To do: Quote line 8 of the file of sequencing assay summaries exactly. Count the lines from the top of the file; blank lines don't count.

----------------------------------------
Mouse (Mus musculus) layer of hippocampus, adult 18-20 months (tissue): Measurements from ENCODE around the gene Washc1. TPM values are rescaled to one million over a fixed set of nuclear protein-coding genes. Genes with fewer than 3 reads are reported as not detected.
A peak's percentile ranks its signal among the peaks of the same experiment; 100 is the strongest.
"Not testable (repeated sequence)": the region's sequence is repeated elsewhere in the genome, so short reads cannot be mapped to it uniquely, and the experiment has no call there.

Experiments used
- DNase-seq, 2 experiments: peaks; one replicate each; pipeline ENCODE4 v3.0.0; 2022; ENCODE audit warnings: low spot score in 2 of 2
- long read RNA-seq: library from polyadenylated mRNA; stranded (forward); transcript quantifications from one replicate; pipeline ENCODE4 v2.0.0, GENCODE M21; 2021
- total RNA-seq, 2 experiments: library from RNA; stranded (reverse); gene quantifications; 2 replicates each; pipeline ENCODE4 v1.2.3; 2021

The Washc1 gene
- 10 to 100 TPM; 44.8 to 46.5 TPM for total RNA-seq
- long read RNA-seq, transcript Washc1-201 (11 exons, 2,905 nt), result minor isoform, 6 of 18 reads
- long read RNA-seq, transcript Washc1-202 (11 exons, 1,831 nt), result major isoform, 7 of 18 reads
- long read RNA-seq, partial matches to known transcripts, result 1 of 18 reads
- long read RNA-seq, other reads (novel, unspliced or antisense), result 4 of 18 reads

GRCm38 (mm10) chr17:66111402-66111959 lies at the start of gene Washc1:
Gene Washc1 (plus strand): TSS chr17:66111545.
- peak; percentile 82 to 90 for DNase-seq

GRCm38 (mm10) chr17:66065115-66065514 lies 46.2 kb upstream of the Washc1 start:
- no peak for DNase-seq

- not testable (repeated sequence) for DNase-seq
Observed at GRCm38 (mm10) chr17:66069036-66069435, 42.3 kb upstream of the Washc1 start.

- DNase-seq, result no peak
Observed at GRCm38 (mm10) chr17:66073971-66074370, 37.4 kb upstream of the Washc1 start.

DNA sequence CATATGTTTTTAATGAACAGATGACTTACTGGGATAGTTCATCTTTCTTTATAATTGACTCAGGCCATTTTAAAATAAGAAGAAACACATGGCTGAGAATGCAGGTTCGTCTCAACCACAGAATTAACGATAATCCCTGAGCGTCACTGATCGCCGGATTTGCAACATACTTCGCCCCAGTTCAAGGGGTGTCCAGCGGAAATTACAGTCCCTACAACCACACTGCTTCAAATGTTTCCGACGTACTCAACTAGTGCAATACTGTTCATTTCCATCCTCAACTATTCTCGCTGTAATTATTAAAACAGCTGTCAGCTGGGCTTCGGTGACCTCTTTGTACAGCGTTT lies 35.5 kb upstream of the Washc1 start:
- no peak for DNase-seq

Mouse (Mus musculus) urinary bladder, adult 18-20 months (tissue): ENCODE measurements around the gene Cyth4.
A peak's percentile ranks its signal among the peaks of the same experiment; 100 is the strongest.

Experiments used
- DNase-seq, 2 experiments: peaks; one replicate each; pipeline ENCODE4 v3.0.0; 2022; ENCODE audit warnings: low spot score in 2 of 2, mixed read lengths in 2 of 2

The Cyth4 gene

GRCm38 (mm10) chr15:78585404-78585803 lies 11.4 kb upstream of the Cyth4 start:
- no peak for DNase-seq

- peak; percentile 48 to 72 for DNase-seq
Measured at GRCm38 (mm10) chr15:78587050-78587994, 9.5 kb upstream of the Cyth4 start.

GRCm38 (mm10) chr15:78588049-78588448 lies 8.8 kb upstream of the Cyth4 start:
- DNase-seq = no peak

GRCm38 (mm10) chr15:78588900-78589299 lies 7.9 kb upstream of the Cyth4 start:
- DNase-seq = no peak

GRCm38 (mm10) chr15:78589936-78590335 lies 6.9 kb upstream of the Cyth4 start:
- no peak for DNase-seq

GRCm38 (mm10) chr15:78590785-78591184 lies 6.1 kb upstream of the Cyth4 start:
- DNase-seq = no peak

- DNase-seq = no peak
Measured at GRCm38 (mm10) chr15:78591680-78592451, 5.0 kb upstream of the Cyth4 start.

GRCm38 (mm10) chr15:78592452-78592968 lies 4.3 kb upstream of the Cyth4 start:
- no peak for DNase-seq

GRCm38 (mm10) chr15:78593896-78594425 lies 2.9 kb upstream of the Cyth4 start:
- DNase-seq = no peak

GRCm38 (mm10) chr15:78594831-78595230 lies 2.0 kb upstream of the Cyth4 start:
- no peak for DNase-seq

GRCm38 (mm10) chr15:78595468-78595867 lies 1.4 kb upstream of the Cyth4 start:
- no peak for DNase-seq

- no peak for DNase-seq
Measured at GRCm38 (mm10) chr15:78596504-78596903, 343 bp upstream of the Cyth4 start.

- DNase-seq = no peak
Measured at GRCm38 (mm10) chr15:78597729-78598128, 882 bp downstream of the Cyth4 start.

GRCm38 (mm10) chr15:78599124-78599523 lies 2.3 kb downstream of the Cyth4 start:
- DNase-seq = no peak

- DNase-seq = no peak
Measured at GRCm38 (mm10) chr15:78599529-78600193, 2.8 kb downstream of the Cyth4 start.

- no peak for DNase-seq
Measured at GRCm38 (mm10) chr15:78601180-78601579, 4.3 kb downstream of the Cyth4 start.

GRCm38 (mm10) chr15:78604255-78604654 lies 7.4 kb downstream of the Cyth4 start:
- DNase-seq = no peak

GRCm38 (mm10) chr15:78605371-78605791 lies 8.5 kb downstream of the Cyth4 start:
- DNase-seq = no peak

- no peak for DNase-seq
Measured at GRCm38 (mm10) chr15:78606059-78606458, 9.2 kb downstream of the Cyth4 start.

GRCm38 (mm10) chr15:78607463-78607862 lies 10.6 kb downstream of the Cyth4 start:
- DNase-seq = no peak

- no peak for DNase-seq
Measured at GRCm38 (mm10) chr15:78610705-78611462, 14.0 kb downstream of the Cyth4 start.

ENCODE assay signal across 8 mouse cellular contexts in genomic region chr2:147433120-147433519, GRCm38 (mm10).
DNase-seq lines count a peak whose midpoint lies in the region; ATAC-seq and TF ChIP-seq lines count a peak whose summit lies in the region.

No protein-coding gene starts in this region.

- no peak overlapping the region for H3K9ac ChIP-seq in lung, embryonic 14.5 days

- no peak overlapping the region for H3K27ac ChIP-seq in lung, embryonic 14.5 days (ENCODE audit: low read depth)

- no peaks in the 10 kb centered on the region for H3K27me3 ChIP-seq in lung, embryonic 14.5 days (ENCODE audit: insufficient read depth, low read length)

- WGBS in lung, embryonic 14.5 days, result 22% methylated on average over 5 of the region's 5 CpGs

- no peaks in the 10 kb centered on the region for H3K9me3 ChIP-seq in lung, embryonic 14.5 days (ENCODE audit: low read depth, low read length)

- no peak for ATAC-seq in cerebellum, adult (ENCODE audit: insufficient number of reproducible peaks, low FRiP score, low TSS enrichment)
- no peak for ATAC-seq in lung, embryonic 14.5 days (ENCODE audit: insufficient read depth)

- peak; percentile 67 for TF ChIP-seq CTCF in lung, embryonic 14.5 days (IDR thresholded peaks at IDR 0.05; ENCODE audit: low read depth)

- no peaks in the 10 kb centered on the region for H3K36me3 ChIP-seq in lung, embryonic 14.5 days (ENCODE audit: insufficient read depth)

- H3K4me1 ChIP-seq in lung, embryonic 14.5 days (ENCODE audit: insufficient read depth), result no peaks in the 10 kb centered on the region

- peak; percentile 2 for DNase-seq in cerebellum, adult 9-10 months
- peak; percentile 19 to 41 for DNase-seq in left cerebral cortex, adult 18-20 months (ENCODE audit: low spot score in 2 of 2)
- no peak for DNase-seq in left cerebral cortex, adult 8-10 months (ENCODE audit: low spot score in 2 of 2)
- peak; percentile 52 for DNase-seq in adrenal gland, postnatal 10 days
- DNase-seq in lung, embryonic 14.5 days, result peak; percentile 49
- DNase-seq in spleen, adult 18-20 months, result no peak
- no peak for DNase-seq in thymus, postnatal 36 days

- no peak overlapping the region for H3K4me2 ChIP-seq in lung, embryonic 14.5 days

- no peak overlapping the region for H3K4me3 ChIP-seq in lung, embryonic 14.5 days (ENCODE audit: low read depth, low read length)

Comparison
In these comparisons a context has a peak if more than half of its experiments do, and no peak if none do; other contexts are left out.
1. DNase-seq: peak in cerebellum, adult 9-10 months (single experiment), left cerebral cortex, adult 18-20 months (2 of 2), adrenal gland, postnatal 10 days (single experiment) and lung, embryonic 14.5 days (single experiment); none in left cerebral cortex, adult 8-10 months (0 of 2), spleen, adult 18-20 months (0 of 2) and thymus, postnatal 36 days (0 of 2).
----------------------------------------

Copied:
The Washc1 gene